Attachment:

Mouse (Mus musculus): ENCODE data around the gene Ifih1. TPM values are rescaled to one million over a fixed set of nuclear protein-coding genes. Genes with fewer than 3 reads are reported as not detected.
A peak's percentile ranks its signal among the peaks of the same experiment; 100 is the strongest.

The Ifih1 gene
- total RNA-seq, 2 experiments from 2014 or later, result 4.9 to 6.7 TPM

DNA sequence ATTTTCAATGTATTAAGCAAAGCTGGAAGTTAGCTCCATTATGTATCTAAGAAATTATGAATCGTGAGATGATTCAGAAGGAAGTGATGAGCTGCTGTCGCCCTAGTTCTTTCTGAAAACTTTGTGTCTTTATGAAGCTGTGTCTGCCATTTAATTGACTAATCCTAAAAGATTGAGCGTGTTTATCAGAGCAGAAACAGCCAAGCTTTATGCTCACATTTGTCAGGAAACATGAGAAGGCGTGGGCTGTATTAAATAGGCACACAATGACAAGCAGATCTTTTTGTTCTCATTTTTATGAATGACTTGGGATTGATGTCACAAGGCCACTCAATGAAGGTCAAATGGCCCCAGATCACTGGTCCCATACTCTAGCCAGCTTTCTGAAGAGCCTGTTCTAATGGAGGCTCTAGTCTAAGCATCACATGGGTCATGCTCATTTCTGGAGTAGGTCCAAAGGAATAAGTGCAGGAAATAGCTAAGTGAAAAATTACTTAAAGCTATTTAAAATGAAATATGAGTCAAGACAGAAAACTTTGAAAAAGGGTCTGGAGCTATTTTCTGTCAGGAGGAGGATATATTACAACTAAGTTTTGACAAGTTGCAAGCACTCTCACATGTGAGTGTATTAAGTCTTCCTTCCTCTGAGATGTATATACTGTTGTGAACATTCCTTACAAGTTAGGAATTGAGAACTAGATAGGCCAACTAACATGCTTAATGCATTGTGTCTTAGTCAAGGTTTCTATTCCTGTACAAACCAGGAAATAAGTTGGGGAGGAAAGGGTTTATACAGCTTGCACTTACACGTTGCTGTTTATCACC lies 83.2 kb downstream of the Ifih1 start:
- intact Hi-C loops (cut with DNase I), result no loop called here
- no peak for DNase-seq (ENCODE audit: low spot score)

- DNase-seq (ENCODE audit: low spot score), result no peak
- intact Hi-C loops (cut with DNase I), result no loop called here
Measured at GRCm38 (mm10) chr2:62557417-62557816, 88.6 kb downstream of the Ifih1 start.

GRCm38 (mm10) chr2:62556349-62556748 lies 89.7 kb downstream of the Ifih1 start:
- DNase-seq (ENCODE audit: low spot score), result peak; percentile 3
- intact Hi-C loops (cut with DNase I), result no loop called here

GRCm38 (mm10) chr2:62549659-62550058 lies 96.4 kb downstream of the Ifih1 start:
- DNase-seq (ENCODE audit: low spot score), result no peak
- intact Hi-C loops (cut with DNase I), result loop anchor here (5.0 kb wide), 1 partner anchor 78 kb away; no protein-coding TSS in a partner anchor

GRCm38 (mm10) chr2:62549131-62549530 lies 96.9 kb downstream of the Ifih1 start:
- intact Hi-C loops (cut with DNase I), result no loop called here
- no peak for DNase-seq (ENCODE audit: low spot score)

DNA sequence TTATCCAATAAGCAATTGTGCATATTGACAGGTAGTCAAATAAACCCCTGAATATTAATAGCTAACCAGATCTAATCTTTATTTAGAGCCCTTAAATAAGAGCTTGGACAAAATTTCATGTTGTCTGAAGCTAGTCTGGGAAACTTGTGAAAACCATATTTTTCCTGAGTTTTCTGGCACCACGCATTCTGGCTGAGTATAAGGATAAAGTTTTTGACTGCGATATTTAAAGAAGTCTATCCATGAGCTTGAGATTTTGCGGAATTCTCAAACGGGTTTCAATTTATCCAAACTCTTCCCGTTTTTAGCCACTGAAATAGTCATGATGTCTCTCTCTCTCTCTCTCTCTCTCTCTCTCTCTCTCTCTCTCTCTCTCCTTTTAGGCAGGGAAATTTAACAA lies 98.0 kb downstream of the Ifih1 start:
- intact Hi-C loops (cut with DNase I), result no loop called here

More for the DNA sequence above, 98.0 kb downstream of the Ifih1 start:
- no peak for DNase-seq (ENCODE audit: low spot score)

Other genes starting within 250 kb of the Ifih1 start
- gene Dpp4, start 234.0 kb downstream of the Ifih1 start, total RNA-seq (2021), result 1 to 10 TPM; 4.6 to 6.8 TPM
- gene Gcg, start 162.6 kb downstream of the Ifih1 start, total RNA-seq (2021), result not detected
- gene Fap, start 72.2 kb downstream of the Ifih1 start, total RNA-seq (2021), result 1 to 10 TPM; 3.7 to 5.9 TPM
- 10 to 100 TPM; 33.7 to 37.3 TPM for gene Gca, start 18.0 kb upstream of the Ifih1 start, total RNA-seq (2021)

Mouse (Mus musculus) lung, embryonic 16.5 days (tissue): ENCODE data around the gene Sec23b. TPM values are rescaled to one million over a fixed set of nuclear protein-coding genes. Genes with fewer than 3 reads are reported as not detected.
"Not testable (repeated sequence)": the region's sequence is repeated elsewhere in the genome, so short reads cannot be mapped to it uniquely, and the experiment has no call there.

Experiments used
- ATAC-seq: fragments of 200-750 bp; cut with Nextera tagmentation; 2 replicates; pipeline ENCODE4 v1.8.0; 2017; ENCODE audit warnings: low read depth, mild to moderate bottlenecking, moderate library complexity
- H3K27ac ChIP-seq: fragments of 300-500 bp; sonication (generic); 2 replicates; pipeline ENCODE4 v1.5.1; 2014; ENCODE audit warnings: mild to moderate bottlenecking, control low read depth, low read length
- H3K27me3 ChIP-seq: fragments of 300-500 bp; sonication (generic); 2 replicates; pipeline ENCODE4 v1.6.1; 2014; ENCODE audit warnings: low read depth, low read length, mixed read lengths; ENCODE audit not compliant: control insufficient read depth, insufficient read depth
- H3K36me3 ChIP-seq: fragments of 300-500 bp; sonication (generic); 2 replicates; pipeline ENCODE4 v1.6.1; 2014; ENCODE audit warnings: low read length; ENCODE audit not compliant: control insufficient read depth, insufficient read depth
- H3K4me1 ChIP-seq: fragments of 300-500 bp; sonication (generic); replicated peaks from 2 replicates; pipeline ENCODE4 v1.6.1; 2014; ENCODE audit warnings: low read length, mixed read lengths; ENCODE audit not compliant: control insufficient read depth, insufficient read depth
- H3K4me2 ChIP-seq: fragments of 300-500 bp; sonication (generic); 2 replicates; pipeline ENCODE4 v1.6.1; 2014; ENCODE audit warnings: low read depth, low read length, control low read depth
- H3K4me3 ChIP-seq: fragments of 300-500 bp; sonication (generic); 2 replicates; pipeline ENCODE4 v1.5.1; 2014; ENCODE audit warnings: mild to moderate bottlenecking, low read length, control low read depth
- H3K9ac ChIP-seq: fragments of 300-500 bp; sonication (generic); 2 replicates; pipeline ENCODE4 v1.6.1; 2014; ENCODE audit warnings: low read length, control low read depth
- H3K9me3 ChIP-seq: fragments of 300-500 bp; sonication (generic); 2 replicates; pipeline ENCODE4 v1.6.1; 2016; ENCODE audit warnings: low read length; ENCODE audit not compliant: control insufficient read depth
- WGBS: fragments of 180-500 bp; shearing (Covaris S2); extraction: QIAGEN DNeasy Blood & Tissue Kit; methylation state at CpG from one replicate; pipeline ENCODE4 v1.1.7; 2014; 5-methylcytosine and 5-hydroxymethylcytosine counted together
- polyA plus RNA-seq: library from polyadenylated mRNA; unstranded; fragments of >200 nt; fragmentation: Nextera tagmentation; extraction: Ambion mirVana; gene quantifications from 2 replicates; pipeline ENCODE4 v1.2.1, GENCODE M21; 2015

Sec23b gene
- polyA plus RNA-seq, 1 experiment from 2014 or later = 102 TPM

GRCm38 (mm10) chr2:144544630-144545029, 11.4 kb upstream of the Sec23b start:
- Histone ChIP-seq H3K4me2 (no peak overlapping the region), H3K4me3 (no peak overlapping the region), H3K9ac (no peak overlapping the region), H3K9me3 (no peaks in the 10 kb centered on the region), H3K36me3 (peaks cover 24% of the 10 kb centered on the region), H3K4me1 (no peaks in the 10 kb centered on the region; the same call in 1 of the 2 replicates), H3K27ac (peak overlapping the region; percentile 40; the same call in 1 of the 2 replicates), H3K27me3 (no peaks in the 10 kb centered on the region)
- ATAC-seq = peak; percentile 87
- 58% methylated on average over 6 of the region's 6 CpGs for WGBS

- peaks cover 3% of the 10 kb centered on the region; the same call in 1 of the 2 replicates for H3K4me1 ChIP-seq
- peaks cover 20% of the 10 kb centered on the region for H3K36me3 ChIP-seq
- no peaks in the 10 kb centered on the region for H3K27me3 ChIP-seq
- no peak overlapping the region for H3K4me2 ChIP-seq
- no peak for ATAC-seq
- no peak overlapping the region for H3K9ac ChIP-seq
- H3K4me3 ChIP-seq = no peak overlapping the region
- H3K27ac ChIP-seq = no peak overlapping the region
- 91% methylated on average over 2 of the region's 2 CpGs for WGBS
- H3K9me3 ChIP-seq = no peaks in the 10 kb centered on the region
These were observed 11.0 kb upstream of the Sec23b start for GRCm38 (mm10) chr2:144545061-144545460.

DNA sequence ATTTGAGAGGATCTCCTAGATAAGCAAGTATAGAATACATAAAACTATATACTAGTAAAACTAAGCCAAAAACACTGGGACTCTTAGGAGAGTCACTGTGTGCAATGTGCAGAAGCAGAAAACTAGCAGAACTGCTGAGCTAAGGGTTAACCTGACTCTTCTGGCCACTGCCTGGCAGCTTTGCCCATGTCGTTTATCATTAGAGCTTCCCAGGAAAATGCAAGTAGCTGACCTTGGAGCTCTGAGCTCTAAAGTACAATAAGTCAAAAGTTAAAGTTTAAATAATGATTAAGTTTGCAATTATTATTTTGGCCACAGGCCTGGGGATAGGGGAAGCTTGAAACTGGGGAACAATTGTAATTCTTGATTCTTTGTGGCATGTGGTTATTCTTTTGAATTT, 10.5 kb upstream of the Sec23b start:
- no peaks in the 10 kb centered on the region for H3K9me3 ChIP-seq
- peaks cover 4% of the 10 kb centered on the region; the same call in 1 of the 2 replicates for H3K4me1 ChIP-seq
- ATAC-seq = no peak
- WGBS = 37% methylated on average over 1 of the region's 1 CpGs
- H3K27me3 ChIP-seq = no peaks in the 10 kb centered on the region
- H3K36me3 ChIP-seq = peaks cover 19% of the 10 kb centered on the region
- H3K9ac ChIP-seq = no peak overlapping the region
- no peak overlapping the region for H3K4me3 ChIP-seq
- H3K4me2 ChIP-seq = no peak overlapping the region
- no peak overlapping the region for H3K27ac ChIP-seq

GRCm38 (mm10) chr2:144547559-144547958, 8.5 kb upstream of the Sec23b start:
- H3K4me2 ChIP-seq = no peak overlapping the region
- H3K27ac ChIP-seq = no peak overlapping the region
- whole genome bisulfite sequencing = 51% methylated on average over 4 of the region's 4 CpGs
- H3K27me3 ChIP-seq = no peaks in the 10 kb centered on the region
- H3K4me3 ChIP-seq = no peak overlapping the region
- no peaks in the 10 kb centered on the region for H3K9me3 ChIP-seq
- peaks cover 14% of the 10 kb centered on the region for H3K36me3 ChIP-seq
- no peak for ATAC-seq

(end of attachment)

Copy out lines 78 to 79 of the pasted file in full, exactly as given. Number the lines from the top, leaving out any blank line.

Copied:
- peaks cover 14% of the 10 kb centered on the region for H3K36me3 ChIP-seq
- no peak for ATAC-seq